President’s comments at Faculty Senate meeting of Dec. 1, 2016
Categories: Faculty Senate remarks, News & Updates, Speeches & Writings
Stanford President Marc Tessier-Lavigne made the following comments at the Faculty Senate meeting on Thursday, Dec. 1, 2016.
In what has been a time of change for our country, we sought, as you know, to affirm our values as an academic community in several communications to the campus.
First, the day after the election, understanding the questions and the uncertainties it raised for many people in our community, the provost, the provost-designate and the president –John, Persis and I – sent a note to every member of the campus community affirming our commitment to diversity and inclusion, to the free and open exchange of ideas, and to a culture of mutual respect. As all of you know, the senate followed with its own statement the next day, also affirming our community values.
Many of you are aware that on Nov. 21 we issued another university statement on campus climate and immigration. It was published in Stanford Report; it’s found on our websites. We wanted to affirm again our institutional values amid campus developments.
First, in the face of increased reports of people from a variety of backgrounds and across the political spectrum feeling targeted or silenced on our campus, we reaffirmed that intolerance of others based on background, identity, or political views is antithetical to our values. And we emphasized that the university supports the ability of undocumented students to continue their studies at Stanford and complete a degree here. We reiterated our support for the DREAM act for undocumented students and for DACA, an executive action of the government that’s allowed many undocumented immigrants who arrived in the United States as children to continue their education without fear of imminent deportation.
These are longstanding positions of the university that the university has taken based on our core values. Many of you will recall that several years ago President Hennessy and President Drew Faust of Harvard coauthored a statement on these issues, and to reaffirm this longstanding position, on Nov. 21 we also joined a number of university presidents in signing a public letter in support of DACA, even though we have a practice of not adding our name to petitions or statements when we haven’t been involved in crafting the language within them.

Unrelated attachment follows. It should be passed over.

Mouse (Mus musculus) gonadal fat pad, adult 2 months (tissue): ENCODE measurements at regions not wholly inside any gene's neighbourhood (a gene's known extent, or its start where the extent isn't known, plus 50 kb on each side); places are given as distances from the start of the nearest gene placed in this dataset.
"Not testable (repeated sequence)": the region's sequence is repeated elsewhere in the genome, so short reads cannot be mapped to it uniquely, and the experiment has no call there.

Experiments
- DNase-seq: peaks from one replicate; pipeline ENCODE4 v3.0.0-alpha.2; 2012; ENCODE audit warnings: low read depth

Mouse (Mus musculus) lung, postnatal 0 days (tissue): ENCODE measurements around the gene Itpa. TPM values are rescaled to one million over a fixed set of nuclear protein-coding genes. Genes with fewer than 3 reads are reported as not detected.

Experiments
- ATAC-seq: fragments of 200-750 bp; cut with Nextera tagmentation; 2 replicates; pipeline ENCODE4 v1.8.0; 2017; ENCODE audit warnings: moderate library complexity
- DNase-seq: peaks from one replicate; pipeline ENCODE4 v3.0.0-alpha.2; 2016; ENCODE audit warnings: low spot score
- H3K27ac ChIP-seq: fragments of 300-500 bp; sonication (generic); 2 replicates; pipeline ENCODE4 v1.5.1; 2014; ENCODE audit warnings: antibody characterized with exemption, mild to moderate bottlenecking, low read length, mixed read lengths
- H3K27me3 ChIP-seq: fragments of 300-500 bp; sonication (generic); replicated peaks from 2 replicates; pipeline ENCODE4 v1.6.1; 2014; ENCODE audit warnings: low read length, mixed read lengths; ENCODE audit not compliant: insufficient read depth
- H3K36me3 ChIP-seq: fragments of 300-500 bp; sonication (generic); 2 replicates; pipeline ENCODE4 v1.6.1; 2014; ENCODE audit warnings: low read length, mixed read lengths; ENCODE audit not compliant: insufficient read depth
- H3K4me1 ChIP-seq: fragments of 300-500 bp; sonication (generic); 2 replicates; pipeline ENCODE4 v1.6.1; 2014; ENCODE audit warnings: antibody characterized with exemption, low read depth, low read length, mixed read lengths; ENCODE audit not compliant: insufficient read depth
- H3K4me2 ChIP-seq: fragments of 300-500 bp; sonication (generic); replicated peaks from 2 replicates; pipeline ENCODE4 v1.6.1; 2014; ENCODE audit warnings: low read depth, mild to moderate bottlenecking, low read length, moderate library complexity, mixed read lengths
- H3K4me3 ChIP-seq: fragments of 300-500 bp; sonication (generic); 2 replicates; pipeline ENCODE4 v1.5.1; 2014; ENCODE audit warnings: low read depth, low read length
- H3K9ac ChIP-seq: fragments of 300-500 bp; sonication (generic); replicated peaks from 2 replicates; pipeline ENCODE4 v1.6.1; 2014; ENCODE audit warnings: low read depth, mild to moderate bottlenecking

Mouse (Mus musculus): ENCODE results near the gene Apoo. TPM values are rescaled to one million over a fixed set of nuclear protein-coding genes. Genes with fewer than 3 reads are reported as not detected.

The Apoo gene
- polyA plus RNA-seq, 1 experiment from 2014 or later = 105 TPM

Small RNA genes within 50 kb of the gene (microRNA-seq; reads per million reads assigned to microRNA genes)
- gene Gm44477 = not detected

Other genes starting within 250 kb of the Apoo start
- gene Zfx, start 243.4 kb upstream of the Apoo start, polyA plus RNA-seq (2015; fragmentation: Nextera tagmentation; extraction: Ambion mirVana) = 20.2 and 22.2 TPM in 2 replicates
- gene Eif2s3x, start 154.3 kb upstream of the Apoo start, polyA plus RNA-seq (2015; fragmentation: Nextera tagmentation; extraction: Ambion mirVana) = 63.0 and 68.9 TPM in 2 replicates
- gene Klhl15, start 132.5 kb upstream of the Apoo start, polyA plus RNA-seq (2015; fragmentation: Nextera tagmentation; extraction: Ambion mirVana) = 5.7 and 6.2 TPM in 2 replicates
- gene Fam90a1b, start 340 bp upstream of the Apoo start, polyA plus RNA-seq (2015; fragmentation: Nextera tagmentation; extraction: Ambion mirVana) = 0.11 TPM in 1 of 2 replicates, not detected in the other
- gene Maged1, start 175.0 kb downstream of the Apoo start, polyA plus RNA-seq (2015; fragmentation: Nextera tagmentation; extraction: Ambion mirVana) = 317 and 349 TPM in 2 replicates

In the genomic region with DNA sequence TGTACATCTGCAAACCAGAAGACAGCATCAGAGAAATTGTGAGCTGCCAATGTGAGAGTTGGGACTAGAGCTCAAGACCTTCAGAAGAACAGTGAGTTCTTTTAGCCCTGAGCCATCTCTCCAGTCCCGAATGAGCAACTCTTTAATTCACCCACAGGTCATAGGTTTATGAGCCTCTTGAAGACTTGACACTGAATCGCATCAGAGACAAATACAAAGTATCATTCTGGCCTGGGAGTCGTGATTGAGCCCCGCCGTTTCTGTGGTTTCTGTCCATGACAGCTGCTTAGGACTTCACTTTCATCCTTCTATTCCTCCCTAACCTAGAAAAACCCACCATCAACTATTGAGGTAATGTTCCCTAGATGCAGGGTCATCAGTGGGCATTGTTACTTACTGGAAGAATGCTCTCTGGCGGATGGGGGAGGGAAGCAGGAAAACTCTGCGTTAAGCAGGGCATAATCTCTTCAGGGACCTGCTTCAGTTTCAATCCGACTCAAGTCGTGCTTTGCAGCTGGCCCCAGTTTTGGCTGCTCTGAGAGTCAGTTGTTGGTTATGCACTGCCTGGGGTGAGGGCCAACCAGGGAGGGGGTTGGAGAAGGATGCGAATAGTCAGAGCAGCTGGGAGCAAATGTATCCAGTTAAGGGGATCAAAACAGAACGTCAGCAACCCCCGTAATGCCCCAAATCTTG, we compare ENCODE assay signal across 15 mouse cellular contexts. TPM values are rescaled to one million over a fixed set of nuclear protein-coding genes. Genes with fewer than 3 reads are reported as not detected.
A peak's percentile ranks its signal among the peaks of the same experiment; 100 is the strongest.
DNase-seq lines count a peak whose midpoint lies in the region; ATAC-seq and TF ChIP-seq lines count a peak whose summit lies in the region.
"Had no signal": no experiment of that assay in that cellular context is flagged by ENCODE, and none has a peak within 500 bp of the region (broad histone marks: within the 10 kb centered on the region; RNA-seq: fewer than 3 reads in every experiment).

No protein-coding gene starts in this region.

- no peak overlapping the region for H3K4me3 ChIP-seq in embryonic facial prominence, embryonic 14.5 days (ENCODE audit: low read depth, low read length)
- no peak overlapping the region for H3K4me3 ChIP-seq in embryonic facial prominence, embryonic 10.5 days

I think it’s important to emphasize that we made these statements as a reaffirmation of our fundamental values. As you know, Stanford does not typically issue statements taking positions on political or policy issues, and we engage only when the subject matter directly relates to our ability to carry out our core missions of research, education and clinical care. And we have that narrow focus for two reasons.
First, you’ll recall that Stanford University is prohibited from engaging in political activity under federal law due to our nonprofit status as an educational organization. But even more important, our engagement is also narrowly limited in recognition of the university’s fundamental commitment to academic freedom and freedom of expression, which are essential to our twin missions of education and research. As scholars and educators, we question accepted notions, in order to seek the truth, and we challenge each other with ideas and opinions that may be different from our own in order to stimulate intellectual growth. Official institutional positions can stifle the free exchange of ideas that is so central to our purpose.
Just to quote from our policy on academic freedom, we seek to encourage “the expression of the widest range of viewpoints” in our community, “free from institutional orthodoxy and from internal or external coercion.”
Of course, as individuals every member of our community is free to express political views in a personal capacity. However, as an institution, and as educators and employees acting on behalf of the university, we must continue to navigate the difference between affirming our values on the one hand, and on the other taking political positions whether in the classroom or elsewhere that could stifle some members of our community.
In the period ahead I think we can expect that our country and our campus will likely be engaged in a robust discussion of many issues. As an institution, again, we must provide a forum for this discussion, and we can only do this by refraining from making political pronouncements that may impede the exchange of ideas. This does not, however, conflict with the remaining unwavering support of our core values, and on supporting and nurturing the diverse and inclusive community that is so important to us.